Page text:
Web services: true business integration

The IT industry is constantly throwing up trends as technologies and strategic thinking evolve, writes Ross Bentley.

The IT industry is constantly throwing up trends as technologies and strategic thinking evolve, writes Ross Bentley.

According to Jason Vokes, European product line manager at application development supplier Borland, the next trend in application development is Web services, which combine the established trends of distributed systems and integration.

"The next stage of integration is to streamline online transactions by enabling companies to find one another on the Web and make their systems interoperable for e-commerce," he says. "Early approaches to integration included electronic data interchange and electronic banking initiatives, but these were expensive, with participants paying carrier transmission fees for communication.

"Then, with the advent of ubiquitous, reliable, secure Internet connections and a standard communication system in XML, companies created software to establish electronic marketplaces. These were at first independent companies, that have gradually turned into industry-sponsored consortia such as Covisint."

Vokes says that while these marketplaces have been used successfully for auctions and other sales transactions, many more business processes can be automated between companies. The concept of the Web service is to make any business process available for business partners to use.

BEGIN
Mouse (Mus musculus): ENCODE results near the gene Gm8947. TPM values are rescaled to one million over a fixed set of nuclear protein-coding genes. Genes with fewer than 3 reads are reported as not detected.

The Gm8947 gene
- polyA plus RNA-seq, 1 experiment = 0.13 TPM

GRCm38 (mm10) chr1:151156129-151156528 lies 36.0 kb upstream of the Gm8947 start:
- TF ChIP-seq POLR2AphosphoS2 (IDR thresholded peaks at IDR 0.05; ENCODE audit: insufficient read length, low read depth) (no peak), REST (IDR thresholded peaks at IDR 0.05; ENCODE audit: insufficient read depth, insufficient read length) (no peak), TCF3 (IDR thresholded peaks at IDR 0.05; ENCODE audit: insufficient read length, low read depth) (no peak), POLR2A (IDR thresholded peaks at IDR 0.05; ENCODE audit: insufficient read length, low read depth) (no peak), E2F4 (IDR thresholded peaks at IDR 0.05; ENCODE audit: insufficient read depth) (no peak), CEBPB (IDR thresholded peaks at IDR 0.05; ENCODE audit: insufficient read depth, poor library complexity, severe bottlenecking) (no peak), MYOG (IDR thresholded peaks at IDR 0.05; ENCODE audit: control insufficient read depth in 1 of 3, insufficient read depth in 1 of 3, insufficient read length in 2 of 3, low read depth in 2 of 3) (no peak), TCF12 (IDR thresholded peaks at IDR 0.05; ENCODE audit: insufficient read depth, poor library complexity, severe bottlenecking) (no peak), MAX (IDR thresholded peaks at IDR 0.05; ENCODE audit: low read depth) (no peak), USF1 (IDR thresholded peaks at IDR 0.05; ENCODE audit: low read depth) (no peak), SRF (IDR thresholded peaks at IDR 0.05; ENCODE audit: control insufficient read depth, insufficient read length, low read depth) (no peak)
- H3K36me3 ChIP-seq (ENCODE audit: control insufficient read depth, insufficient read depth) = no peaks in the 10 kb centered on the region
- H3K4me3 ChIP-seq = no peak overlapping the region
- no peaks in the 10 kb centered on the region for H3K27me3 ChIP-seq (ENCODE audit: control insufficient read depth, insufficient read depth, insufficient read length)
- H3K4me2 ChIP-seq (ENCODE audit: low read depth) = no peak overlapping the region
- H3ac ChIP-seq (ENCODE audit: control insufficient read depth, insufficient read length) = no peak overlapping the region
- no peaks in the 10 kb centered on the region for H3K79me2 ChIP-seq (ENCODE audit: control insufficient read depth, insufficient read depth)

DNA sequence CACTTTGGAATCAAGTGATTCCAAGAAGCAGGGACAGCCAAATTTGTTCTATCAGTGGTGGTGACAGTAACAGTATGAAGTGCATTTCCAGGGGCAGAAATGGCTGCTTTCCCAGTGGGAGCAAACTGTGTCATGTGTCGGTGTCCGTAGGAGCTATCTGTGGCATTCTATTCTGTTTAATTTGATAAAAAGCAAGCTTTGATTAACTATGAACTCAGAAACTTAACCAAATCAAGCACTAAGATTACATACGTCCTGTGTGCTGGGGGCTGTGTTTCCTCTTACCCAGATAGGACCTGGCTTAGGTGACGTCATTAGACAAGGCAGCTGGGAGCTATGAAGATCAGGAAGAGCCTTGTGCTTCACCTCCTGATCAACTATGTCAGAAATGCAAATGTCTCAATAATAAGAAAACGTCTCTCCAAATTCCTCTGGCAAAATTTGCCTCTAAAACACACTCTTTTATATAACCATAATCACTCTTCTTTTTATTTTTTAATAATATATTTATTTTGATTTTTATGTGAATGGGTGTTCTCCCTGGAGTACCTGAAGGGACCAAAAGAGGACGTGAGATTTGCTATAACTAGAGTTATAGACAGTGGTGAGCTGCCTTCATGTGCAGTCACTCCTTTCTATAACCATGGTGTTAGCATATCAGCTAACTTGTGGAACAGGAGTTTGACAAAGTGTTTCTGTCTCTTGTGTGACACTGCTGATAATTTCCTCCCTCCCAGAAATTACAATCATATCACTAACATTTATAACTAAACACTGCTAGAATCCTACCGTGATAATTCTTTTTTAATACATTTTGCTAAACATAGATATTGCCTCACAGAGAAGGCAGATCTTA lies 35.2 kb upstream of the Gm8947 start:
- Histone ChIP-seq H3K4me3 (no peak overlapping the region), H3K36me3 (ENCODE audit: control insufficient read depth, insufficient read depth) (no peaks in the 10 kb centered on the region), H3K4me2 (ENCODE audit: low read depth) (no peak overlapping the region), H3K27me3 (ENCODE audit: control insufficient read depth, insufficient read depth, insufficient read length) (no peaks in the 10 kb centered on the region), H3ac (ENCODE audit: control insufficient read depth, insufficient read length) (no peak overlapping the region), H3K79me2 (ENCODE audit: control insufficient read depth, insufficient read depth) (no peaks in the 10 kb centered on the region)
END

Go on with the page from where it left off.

During 2000, work has been under way to create a well-defined framework for encoding information, known as ebXML. The interface to a Web service can be defined with the new web services description language (WSDL), while the simple object access protocol (Soap) defines a mechanism for the transmission of information.

"The implication for the IT manager is that he need not have to be constrained by IT ever again," continues Vokes. If you have a new warehouse system and call centre you can integrate the two by giving each an XML and Soap wrapper.

"Not only will it enable you to integrate applications within a company, you will be able to connect with any application on any system in the world as XML and Soap are platform independent."

Vokes says that companies will be able to look up these applications using universal description, discovery and integration (UDDI), an XML-based registry for businesses worldwide to list themselves on the Internet by name, product, location, or the Web services they offer.

"An early example of Web services are companies that have integrated with a carrier's system such as Fedex or DHL," he says. "If someone rings their call centre and wants to know the status of a widget that has been sent out, using Fedex, the call centre operative can add value by going into the Fedex systems and finding where the widget is."

Vokes predicts that you will see business aggregators using Web services to create new business opportunities. For example, it is easy to imagine a service that would pull together applications that find cheap hotels, car rental and flights and give you all that information in one go.

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